Buckwheat Chocolate Chip Cookies Recipe

Posted on the 09 January 2014 by 1healtheating @WeightTop
Buckwheat Chocolate Chip Cookies
By Meet Karina 

Updated for 2014...} I know what you're thinking. Not another cookie recipe. Please. I've had it with melty chocolate chips and crunchy, chewy sweetness. Where are the rutabaga recipes, dagnabbit? And what about beets? Or parsnips? I've got a hankering for kale the size of Wyoming. I yearn for jicama. Cook me up some kohlrabi, already.

Sorry, Darling.
Not today.
You'll have to be patient.
There are cookies to bake.
And these are gluten-free.
And dairy-free.
And vegan.
But I'll be honest.

Baking egg-free, butter-free, gluten-free cookies (that actually taste tempting) can be tough. So if you- or an angel you love- are allergic to several of the top allergens, or living GF/CF for ASD reasons, just know I'm in the weird and rocky boat with you.
Which is why I keep experimenting and tweaking recipes.

And if the butter eating glutenous In Crowd doesn't get it, I say, You know what, Cheese Breath? Just go eat your Twinkies, will ya?

Buckwheat Chocolate Chip Cookies Recipe

Buckwheat flour? In a cookie? Affirmative. Sweet and nutty buckwheat flour is higher in protein and fiber than typical gluten-free flours. And it has no metallic aftertaste like the legume flours many folks turn to for boosting protein in GF baked goodies. Just make sure your source for buckwheat flour is truly gluten-free and milled with no cross-contamination issues. Make sure it tests well below the PPM allowed for gluten-free status. Call the company to be sure. Or join Gluten-Free Watchdog for updates on the latest product testing.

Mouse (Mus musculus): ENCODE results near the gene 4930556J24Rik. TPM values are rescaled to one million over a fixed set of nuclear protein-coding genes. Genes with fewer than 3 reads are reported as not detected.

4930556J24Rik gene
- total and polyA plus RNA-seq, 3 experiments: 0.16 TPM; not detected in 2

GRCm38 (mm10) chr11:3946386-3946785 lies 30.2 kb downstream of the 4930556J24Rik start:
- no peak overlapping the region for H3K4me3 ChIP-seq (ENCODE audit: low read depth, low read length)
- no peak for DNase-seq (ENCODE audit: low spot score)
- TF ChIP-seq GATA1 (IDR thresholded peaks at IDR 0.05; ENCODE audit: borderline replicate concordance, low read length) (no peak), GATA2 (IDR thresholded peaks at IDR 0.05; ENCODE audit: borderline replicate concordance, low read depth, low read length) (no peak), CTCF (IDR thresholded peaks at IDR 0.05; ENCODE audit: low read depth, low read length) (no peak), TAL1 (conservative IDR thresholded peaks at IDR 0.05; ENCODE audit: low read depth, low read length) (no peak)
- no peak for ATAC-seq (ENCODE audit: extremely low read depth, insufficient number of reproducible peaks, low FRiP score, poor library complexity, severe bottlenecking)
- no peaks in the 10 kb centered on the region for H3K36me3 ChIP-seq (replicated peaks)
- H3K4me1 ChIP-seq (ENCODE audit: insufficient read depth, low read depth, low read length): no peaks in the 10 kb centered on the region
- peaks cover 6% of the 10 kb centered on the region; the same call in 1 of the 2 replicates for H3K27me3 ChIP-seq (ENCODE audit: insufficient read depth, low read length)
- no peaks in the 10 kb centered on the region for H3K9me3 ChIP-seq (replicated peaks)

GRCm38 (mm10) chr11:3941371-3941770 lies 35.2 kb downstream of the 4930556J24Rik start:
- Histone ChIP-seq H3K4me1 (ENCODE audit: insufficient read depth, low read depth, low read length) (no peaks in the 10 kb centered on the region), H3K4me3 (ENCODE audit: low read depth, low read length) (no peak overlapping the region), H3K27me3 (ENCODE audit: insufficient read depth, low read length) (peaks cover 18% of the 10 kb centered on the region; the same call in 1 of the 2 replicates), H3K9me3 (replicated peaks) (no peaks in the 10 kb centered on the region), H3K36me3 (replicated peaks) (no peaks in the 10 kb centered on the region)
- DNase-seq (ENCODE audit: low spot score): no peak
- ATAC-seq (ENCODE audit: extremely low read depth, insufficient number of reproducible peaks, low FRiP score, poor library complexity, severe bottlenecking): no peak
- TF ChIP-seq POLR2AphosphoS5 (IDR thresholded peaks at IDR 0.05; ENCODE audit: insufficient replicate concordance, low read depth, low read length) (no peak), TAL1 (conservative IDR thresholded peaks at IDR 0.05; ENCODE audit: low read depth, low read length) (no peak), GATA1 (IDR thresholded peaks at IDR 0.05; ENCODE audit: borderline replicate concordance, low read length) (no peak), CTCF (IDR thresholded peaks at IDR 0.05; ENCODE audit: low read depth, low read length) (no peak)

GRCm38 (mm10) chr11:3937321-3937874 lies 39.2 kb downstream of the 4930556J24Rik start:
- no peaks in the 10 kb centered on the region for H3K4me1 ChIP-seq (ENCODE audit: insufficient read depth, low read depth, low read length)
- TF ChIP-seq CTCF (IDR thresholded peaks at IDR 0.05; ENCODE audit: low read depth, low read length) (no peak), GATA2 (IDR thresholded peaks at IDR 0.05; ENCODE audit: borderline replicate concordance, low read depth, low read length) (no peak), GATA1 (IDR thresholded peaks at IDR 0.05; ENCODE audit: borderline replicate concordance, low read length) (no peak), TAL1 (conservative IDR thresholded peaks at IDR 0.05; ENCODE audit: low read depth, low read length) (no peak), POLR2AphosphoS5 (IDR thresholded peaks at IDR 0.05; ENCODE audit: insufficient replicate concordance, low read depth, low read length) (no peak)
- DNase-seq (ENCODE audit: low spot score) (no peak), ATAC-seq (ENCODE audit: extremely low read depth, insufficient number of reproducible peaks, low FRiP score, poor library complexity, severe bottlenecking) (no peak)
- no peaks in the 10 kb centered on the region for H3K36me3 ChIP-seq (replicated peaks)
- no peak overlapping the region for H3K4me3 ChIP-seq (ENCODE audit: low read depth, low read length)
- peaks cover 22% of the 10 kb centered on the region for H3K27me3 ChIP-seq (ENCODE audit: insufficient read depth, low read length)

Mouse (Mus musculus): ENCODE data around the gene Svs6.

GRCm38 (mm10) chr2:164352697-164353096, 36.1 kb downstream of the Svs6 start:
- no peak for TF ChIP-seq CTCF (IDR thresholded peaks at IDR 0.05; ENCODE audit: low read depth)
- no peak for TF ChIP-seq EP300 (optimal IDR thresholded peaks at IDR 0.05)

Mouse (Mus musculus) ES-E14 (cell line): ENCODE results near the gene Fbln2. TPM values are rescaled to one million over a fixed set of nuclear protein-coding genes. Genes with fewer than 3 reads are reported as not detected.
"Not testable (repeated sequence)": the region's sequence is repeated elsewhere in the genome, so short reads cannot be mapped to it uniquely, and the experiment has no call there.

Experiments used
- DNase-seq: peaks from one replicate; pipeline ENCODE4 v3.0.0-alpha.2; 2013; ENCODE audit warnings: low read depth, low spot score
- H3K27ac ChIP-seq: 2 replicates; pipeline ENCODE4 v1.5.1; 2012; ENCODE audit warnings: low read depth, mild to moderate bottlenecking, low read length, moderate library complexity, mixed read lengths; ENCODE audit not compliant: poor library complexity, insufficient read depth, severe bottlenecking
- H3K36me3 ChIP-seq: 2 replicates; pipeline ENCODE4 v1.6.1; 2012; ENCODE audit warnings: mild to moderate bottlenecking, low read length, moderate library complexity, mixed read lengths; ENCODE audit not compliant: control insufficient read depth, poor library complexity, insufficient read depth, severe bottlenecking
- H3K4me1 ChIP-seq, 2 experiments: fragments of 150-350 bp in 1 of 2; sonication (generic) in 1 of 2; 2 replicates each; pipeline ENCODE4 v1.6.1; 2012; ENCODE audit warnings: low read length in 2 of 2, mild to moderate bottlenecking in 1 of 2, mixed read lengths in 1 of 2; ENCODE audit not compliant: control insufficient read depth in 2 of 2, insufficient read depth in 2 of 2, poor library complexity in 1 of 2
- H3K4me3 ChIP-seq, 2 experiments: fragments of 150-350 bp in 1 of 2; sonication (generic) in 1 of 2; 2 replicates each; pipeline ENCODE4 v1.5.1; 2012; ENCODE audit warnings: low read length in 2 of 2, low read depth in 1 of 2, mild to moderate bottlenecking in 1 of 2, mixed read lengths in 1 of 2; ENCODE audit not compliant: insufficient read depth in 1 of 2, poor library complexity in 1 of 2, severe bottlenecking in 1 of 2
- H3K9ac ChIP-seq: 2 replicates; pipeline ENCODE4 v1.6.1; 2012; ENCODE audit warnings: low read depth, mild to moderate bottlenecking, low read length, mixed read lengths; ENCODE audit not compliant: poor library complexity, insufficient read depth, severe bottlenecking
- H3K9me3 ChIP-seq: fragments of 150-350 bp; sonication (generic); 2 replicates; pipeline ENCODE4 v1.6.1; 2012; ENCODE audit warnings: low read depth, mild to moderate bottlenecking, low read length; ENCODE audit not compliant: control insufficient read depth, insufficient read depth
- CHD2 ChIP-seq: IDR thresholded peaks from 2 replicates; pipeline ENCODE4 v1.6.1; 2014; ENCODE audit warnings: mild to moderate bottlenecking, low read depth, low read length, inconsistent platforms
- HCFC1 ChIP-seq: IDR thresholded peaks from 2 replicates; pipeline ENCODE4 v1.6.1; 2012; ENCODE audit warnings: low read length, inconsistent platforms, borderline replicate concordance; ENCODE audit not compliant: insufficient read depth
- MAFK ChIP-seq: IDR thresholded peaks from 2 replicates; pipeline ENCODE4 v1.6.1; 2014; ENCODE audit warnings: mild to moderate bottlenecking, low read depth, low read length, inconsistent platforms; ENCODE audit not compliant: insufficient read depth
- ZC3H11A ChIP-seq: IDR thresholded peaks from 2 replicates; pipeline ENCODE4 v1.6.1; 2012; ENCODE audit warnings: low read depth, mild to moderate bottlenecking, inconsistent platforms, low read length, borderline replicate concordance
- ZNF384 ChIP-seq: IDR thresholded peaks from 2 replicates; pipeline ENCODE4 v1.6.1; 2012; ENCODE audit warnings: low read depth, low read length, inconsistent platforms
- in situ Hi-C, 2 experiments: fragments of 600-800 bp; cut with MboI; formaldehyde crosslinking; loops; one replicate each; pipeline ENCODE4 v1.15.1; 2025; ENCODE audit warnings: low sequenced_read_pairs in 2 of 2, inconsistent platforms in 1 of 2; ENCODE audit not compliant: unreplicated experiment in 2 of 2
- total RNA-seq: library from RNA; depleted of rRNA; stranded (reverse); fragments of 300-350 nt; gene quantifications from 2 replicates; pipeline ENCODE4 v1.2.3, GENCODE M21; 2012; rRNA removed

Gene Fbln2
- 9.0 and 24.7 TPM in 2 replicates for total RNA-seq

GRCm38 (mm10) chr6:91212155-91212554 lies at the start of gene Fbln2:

As for the "fat" choice- through all my gluten-free, dairy-free, egg-free cookie experiments I have come to favor organic coconut oil, or Spectrum Organic Shortening as my baking "fat" of choice. It somehow (I'm no scientist) gives vegan cookies a better structure.

1 cup organic GF buckwheat flour1 cup sorghum flour1/2 cup potato starch or tapioca starch1 1/2 teaspoons xanthan gum1 1/2 teaspoons baking soda1 teaspoon sea salt1 cup vegan shortening or coconut oil (I would use a tad less coconut oil)1 1/2 cups organic light brown sugar, packed1 tablespoon bourbon vanilla1 tablespoon honey or agave nectar to keep it vegan1 tablespoon Ener-G Egg Replacer whisked with 1/4 cup warm water (or use 2 free-range organic eggs)2-5 tablespoons vanilla rice or coconut milk, as needed1 10-oz bag dark chocolate chips1/2 cup chopped nuts, coconut, or chopped dried fruit, if desiredInstructions:Whisk together the flours, tapioca starch, xanthan gum, baking soda and sea salt in a big mixing bowl.In a separate bowl, beat the Spectrum shortening, brown sugar and vanilla  extract until combined.Add in the frothy egg replacer (or beaten eggs) and beat to combine.Add in the dry ingredients a little bit at a time and beat to combine, until a dough forms, adding a tablespoon of vanilla rice milk at a time to achieve a sturdy, smooth dough.Add in the chocolate chips by hand. Cover the bowl with plastic wrap and chill the dough for an hour.Check your e-mail, sip your tea.Preheat the oven to 350ºF. Ready your baking sheet. I use an Exopat liner on my baking sheet; you could also line a baking sheet with parchment paper.Using an ice cream scoop or spoon, scoop wads of dough and form them into twenty round balls; place them on the lined cookie sheet, about two inches apart. Press down on the dough balls ever so slightly, but keep a slightly mounded shape- not too flat, because they will spread.Bake in the center of the oven for 12 to 15 minutes, until the cookies are firm to the touch. Remove the cookies with a thin spatula and place them on a cooling rack. They will crisp as they cool.This recipe makes 20 large cookies. For some reason, the larger size bakes up better than smaller- crispy good on the outside and tender-chewy in the middle.

Buckwheat Chocolate Chip Cookies

Buckwheat Chocolate Chip Cookies


My latest batch of these cookies: I added a tablespoon of honey and it boosted flavor and texture to a new level. Honey- and vegan raw agave nectar- act as a humectant. Try adding a tablespoon to your baking recipes.

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